Advertisement

Learning from Experience in Manipulation Planning: Setting the Right Goals

  • Anca D. Dragan
  • Geoffrey J. Gordon
  • Siddhartha S. Srinivasa
Chapter
Part of the Springer Tracts in Advanced Robotics book series (STAR, volume 100)

Abstract

In this paper, we describe a method of improving trajectory optimization based on predicting good initial guesses from previous experiences. In order to generalize to new situations, we propose a paradigm shift: predicting qualitative attributes of the trajectory that place the initial guess in the basin of attraction of a low-cost solution. We start with a key such attribute, the choice of a goal within a goal set that describes the task, and show the generalization capabilities of our method in extensive experiments on a personal robotics platform.

Keywords

Target Object Optimal Trajectory Initial Trajectory Good Goal Trajectory Prediction 
These keywords were added by machine and not by the authors. This process is experimental and the keywords may be updated as the learning algorithm improves.

Notes

Acknowledgments

This material is based upon work supported by DARPA-BAA-10-28, NSF-IIS-0916557, and NSF- EEC-0540865. Thanks to Chris Atkeson and the members of the Personal Robotics Lab for comments and fruitful discussions.

References

  1. 1.
    A.D. Dragan, N. Ratliff, S.S. Srinivasa, Manipulation planning with goal sets using constrained trajectory optimization, in IEEE International Conference on Robotics and Automation (2011)Google Scholar
  2. 2.
    N. Ratliff, M. Zucker, J.A. Bagnell, S. Srinivasa, CHOMP: gradient optimization techniques for efficient motion planning, in IEEE ICRA (2009), pp. 489–494Google Scholar
  3. 3.
    M.M. Veloso, Ph.D. Learning by analogical reasoning in general problem solving (CMU-CS-92-174) (1992)Google Scholar
  4. 4.
    R. Lopez De Mantaras, D. Mcsherry, D. Bridge, D. Leake, B. Smyth, S. Craw, B. Faltings, Retrieval, reuse, revision and retention in case-based reasoning. Knowl. Eng. Rev. 20(03), 215 (2006)CrossRefGoogle Scholar
  5. 5.
    G. Konidaris, A. Barto, Autonomous shaping: knowledge transfer in reinforcement learning, in Proceedings of the 23rd International Conference on Machine Learning (2006), pp. 489–496Google Scholar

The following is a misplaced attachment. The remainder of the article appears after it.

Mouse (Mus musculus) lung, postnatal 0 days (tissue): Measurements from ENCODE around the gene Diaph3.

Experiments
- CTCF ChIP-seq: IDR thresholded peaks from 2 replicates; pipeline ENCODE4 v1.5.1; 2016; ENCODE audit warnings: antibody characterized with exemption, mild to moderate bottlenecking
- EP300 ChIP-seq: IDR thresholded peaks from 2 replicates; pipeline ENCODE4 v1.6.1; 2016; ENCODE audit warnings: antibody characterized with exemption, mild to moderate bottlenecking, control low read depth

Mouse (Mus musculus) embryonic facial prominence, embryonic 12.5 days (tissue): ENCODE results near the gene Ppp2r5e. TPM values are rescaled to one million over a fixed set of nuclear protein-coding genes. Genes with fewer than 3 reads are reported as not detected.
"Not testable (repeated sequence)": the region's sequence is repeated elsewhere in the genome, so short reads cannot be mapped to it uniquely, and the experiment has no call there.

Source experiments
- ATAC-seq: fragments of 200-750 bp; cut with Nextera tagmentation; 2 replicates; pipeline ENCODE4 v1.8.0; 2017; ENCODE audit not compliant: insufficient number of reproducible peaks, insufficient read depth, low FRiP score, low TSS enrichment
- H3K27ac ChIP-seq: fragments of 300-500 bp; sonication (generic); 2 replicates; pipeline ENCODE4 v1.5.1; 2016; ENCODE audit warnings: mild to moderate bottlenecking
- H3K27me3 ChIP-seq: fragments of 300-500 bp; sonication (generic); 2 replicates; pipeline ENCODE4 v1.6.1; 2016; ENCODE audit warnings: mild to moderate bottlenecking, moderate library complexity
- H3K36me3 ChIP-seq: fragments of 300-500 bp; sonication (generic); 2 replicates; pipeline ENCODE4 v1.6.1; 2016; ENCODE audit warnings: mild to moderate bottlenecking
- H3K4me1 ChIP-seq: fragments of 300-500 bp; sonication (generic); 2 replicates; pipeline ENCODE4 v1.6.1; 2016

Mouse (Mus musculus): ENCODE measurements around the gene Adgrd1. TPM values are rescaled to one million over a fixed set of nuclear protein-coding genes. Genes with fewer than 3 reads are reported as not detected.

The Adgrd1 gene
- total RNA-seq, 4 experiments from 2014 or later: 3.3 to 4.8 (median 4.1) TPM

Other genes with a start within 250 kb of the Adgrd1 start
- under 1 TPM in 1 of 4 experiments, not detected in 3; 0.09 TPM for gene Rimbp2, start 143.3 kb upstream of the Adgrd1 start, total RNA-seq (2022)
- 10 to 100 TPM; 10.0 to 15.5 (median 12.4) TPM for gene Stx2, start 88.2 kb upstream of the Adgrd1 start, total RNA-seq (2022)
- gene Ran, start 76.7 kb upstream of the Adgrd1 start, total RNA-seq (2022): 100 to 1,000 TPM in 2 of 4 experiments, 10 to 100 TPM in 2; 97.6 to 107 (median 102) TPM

6. 6.
    M. Stolle, C.G. Atkeson, Policies based on trajectory libraries, in IEEE ICRA (May) (2006), pp. 3344–3349Google Scholar
  7. 7.
    M. Stolle, C.G. Atkeson, Knowledge transfer using local features, in IEEE International Symposium on Approximate Dynamic Programming and Reinforcement Learning. ADPRL 2007 (2007)Google Scholar
  8. 8.
    M. Stolle, H. Tappeiner, J. Chestnutt, C.G. Atkeson, Transfer of policies based on trajectory libraries, in IEEE/RSJ International Conference on Intelligent Robots and Systems (2007), pp. 2981–2986Google Scholar
  9. 9.
    M. Branicky, R. Knepper, J. Kuffner, Path and trajectory diversity: theory and algorithms, in IEEE International Conference on Robotics and Automation (ICRA) (2008), pp. 1359–1364Google Scholar
  10. 10.
    S. Martin, S. Wright, J. Sheppard, Offline and online evolutionary bi-directional RRT algorithms for efficient re-planning in dynamic environments, in IEEE CASE (2007), pp. 1131–1136Google Scholar
  11. 11.
    N. Jetchev, M. Toussaint, Trajectory prediction, in Proceedings of the 26th Annual International Conference on Machine Learning—ICML 09 (ACM Press, New York, USA, 2009), pp. 1–8Google Scholar
  12. 12.
    D. Dey, T. Liu, B. Sofman, J. Bagnell, Efficient Optimization of Control Libraries. Technical Report (CMU-RI-TR-11-20) (2011)Google Scholar
  13. 13.
    N. Jetchev, M. Toussaint, Trajectory prediction in cluttered voxel environments, in IEEE International Conference on Robotics and Automation—ICRA2010, Anchorage, AK, USA (2010)Google Scholar
  14. 14.
    D.G. Lowe, Object recognition from local scale-invariant features, in Proceedings of the Seventh IEEE International Conference on Computer Vision, vol. 2(8), pp. 1150–1157 (1999)Google Scholar
  15. 15.
    A. Frome, Y. Singer, J. Malik, Image retrieval and classification using local distance functions, in Advances in Neural Information Processing Systems (NIPS) (2006)Google Scholar
  16. 16.
    C. Lampert, H. Nickisch, S. Harmeling, Learning to detect unseen object classes by between-class attribute transfer, in IEEE Conference on Computer Vision and Pattern Recognition (2009), pp. 951–958Google Scholar
  17. 17.
    A. Farhadi, I. Endres, D. Hoiem, D. Forsyth, Describing objects by their attributes, in IEEE Conference on Computer Vision and Pattern Recognition (2009), pp. 1778–1785Google Scholar
  18. 18.
    M. Palatucci, G. Hinton, D. Pomerleau, T.M. Mitchell, Zero-shot learning with semantic output codes. Adv. Neural Inf. Process. Syst. 22, 1–9 (2009)Google Scholar
  19. 19.
    D. Berenson, S.S. Srinivasa, D. Ferguson, A. Collet, J.J. Kuffner, Manipulation planning with workspace goal regions, in Proceedings of the IEEE ICRA (2009), pp. 618–624Google Scholar
  20. 20.
    J. Blitzer, H. Daume, ICML Tutorial on Domain Adaptation, http://adaptationtutorial.blitzer.com/
  21. 21.
    N. D. Ratliff, J.A. Bagnell, M.A. Zinkevich, Maximum margin planning, in Proceedings of the 23rd International Conference on Machine Learning ICML 06 (2006), pp. 729–736Google Scholar

Copyright information

© Springer International Publishing Switzerland 2017

Authors and Affiliations

  • Anca D. Dragan
    • 1
  • Geoffrey J. Gordon
    • 2
  • Siddhartha S. Srinivasa
    • 1
  1. 1.The Robotics InstituteCarnegie Mellon UniversityPittsburghUSA
  2. 2.Machine Learning DepartmentCarnegie Mellon UniversityPittsburghUSA

Personalised recommendations